Cesare Pavese

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Cesare Pavese
BirthplaceSanto Stefano Belbo
Italian poet, novelist, literary critic and translator

Pavese, Cesare

(chā`zärā pävĕ`sā), 1908–50, Italian novelist, poet, and translator. A major literary figure in postwar Italy, Pavese brought American influence to Italian literature through his translations. He himself was strongly influenced by Melville. Pavese's flight from the Fascists and subsequent imprisonment were reflected in his writings, which dealt with social struggle and revealed his sympathy for the oppressed. His major works include Il Compagno [the comrade] (1948), Tra Donne Sole (1948; tr. Among Women Only, 1953), and La luna e i falò (1950; tr. The Moon and the Bonfire, 1952). Pavese's recurrent theme in these novels is the search of urban man, who is caught in continually changing situations, for permanence and stability. In 1950, unhappy with both his personal life and the political climate of postwar Italy, he committed suicide.


See study by D. Thompson (1982).

Pavese, Cesare


Born Sept. 9, 1908, in Santo Stefano Belbo, Piedmont; died Aug. 27, 1950, in Turin. Italian writer. Member of the Italian Communist Party from 1945.

Pavese graduated from the University of Turin in 1930. He worked for the Einaudi publishing house and translated works by contemporary American writers. In the 1930’s he was exiled for his anti-Fascist views. Themes in Pavese’s early works, which included the verse collection Lavorare stanca (Work Is Tiring, 1936) and the novella Paesi tuoi (1941; English translation The Harvesters, 1962), are a tragic alienation and the rejection of reality. Contrasting motifs—an overcoming of hopelessness and the discovery of meaning in life—are found in the collection of novellas Prima che il gallo canti (Before the Cock Crows, 1949) and in the novella La luna e i falò (1950; English translation The Moon and the Bonfires, 1952; Russian translation in the journal Novyi mir, 1969, no. 12). The young hero of the novel Il compagno (1947; Russian translation, 1960; English translation The Comrade, 1961) becomes a Communist and a member of the underground.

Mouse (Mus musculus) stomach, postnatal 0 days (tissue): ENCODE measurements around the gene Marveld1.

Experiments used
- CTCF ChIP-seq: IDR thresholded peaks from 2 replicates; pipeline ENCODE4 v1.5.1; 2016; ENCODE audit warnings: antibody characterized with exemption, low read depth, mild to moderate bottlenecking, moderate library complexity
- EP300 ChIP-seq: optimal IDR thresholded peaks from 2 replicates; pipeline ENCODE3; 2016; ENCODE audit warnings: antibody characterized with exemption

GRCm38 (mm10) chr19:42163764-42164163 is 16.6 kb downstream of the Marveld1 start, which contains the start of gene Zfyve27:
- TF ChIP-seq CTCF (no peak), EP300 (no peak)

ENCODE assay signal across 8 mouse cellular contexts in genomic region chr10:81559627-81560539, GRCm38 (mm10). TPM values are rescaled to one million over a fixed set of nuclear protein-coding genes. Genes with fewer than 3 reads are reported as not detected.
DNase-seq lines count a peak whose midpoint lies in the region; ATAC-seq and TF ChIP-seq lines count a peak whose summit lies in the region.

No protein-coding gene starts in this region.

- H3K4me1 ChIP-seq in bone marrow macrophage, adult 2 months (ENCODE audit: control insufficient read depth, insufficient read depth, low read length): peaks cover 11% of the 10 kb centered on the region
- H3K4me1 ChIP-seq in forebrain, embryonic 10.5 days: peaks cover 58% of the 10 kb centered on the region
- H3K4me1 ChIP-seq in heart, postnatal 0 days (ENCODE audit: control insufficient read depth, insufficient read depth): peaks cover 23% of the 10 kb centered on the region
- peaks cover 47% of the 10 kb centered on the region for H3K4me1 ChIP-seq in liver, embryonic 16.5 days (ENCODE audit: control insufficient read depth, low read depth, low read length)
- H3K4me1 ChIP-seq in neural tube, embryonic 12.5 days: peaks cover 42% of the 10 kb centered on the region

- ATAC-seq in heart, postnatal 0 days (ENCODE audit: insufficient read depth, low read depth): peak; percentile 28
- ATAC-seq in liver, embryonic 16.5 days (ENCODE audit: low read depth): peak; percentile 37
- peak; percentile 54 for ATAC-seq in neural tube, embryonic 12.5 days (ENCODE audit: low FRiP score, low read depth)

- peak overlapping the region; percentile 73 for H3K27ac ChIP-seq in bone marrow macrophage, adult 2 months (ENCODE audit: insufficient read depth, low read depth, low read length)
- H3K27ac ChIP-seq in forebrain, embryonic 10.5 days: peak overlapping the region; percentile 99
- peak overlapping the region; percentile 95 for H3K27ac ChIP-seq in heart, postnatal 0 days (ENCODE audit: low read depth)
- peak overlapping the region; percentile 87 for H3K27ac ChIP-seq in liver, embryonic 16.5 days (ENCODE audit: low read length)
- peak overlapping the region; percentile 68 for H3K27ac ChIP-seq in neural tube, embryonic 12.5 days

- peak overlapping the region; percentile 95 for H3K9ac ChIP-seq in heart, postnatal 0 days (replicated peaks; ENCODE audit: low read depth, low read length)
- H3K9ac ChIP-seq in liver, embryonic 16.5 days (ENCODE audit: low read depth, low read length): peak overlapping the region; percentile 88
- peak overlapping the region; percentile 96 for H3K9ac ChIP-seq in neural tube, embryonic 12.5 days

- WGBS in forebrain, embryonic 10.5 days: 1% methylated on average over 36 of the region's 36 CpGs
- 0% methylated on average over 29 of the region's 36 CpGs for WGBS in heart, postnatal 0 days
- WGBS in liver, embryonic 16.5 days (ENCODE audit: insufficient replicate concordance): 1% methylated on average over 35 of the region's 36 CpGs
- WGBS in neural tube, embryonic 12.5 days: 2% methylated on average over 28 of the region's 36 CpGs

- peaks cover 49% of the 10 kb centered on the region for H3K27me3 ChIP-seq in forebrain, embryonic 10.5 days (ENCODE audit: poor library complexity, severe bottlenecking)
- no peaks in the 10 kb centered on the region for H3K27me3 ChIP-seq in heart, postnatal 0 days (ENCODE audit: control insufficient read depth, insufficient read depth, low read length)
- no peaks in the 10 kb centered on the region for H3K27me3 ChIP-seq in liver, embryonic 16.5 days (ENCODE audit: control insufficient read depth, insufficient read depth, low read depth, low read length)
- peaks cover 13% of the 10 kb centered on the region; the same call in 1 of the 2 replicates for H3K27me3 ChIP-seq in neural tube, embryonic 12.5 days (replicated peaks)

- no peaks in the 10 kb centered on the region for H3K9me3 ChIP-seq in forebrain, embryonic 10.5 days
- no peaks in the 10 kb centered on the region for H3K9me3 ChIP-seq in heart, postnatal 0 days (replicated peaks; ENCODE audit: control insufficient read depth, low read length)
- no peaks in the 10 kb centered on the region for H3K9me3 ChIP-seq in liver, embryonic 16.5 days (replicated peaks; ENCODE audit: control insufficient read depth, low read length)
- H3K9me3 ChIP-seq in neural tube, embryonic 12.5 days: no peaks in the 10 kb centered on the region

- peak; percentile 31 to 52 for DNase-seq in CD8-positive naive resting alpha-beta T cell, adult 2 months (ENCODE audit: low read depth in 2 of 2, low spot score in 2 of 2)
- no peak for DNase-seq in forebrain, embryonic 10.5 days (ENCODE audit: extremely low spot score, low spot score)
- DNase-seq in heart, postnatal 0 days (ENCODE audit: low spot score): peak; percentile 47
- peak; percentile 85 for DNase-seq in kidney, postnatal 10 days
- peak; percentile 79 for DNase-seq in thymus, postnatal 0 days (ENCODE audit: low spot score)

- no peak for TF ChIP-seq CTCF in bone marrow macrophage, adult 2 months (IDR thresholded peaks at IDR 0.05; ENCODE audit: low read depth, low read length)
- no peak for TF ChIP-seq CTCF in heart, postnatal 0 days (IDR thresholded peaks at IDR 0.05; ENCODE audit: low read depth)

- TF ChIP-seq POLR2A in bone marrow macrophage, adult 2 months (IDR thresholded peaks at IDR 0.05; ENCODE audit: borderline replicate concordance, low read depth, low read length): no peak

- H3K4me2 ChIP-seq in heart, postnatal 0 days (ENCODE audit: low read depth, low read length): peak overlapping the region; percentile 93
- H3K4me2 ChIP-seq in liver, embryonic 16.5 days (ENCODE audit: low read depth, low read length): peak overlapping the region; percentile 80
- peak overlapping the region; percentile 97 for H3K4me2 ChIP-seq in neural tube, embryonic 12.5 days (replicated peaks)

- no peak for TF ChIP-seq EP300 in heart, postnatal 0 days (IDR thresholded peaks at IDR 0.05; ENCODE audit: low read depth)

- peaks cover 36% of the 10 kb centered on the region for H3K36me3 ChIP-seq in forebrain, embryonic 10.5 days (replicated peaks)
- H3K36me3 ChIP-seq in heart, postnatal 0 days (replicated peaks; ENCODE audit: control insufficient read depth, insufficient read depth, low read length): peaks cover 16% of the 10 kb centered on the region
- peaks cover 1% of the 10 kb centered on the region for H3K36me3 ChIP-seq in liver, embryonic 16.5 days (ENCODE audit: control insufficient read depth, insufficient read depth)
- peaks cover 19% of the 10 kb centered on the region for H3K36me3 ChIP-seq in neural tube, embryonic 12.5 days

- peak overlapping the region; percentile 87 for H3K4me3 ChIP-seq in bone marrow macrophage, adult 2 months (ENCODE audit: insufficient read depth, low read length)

Pavese’s diary, Il mestiere di vivere (1952; English translation The Burning Brand, 1961), was published posthumously, as were collections of his verse, short stories, and critical articles. His literary style and ideological quest influenced the young writers of postwar Italy.


Dialoghi con Leucò, 3rd ed. Turin, 1960.
In Russian translation:
Prekrasnoe leto. Moscow, 1974.


Breitburd, G. “Goden k peru.” Inostrannaia literatura, 1973, no. 7.
Venturi, G. Pavese. Florence [1970].
Gioanola, E. C. Pavese. Milan [1971].


References in classic literature ?
The peasant made the raven prophesy still more, and said: 'Thirdly, he says that there is some salad on the bed.
Listen, the spirit of life is in me and I prophesy.
It tried its best, but the instrument was built so that it couldn't prophesy fine weather any harder than it did without breaking itself.
No one can prophesy what a lion will do in any given emergency.
About the future it is useless to prophesy, but the horrible war of 1914 is certain to exert for many years a controlling influence on the thought and literature of both England and the whole world, an influence which, it may be hoped, will ultimately prove stimulating and renovating.
Of this Partridge was no sooner acquainted, than he, with great earnestness, began to prophesy, and assured Jones that he would certainly have good success in the end: for, he said, "two such accidents could never have happened to direct him after his mistress, if Providence had not designed to bring them together at last.
It is altogether a place that you won't forget, a place to open a man's soul, and make him prophesy, as he looks down on that great Vale spread out as the garden of the Lord before him, and wave on wave of the mysterious downs behind, and to the right and left the chalk hills running away into the distance, along which he can trace for miles the old Roman road, "the Ridgeway" ("the Rudge," as the country folk call it), keeping straight along the highest back of the hills--such a place as Balak brought Balaam to, and told him to prophesy against the people in the valley beneath.
The evening with which we have to do, was neither a summer nor an autumn one, but the twilight of a day in March, when the wind howled dismally among the bare branches of the trees, and rumbling in the wide chimneys and driving the rain against the windows of the Maypole Inn, gave such of its frequenters as chanced to be there at the moment an undeniable reason for prolonging their stay, and caused the landlord to prophesy that the night would certainly clear at eleven o'clock precisely,--which by a remarkable coincidence was the hour at which he always closed his house.
Pickwick, 'I will venture to prophesy that he will find some other friend who will not be backward in helping him to start in the world.
From what you have seen of Tom, I think he is not a youth of whom you would prophesy failure in anything he had thoroughly wished; the wagers are likely to be on his side, notwithstanding his small success in the classics.